Emancipation: A Constant Theme in Kate Chopin’s Short Stories

Florinda Boriçi

Abstract


Kate Chopin is an American author of the late nineteenth century, who started her career as a short story writer of the Local Color school, but soon moved on to the treatment of more timeless matters. She has written some of the boldest and best stories written in America before the 1960s. In her works we find a great variety of themes, some of which were taboo in her time. Themes such as alcohol, divorce, miscegenation and even female sexuality. But a constant theme throughout her whole oeuvre is emancipation. First as a spiritual emancipation and later also in the field of the senses. The Aim of this paper is to analyze this theme in several short stories written by Kate Chopin, where some of her strong female characters seek emancipation by defying conventions and deciding over their own lives.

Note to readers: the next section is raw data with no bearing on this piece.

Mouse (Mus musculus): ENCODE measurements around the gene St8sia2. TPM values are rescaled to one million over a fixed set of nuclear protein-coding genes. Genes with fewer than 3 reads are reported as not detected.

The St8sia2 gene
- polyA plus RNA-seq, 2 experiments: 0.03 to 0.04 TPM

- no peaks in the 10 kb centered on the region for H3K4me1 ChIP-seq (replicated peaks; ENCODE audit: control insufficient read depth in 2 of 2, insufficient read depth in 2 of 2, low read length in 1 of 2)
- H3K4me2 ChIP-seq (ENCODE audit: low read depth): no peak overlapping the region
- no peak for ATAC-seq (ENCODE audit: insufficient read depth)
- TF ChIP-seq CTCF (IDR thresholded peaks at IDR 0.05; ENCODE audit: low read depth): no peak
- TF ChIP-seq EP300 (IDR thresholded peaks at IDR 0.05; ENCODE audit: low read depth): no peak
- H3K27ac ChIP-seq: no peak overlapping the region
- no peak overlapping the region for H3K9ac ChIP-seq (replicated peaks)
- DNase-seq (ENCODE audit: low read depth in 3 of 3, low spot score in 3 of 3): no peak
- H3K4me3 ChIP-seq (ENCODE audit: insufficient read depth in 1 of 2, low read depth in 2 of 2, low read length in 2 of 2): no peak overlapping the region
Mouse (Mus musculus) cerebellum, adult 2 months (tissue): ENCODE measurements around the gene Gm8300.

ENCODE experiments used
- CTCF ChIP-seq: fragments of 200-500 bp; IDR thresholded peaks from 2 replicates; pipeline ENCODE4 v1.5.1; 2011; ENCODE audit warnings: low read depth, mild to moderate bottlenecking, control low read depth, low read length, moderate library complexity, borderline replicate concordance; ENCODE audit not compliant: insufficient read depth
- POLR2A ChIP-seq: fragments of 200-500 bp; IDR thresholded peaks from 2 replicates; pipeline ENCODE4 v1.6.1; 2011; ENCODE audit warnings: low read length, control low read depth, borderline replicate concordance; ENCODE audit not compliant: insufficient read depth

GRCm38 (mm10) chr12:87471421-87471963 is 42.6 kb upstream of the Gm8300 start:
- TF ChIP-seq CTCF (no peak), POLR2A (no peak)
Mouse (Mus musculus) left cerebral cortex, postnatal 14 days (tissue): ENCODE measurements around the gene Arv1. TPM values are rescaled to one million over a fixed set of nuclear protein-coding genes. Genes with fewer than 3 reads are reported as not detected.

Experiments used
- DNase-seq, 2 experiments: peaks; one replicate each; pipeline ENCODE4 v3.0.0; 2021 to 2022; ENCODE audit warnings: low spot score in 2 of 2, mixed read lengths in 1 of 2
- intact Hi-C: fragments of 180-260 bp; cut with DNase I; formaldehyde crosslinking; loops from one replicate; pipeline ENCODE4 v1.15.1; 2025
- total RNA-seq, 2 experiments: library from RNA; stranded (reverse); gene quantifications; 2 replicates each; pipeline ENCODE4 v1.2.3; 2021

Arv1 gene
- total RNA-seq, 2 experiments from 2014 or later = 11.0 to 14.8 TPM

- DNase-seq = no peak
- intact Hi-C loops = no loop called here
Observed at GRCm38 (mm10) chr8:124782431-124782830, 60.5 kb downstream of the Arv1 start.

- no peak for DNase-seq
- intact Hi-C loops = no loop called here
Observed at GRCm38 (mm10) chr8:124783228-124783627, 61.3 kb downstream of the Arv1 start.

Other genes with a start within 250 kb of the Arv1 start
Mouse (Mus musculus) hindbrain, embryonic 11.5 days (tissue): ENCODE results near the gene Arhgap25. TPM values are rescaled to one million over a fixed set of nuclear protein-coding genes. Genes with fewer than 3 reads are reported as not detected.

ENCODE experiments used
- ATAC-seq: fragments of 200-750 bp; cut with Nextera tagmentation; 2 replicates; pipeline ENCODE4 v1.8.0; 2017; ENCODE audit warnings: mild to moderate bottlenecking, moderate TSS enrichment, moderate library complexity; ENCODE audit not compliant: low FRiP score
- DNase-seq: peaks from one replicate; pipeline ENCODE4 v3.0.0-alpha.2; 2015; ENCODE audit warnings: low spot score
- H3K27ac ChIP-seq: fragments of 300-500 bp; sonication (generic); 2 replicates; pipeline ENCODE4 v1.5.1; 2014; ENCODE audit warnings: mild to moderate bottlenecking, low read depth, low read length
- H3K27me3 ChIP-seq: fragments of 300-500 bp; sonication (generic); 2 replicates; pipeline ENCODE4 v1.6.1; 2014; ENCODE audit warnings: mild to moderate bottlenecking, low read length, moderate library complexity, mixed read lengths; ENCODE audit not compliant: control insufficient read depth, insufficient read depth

DOI: 10.5901/jesr.2014.v4n4p248


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This work is licensed under Creative Commons Attribution 3.0 License.

Journal of Educational and Social Research ISSN 2239-978X(Print) ISSN 2240-0524(Online)

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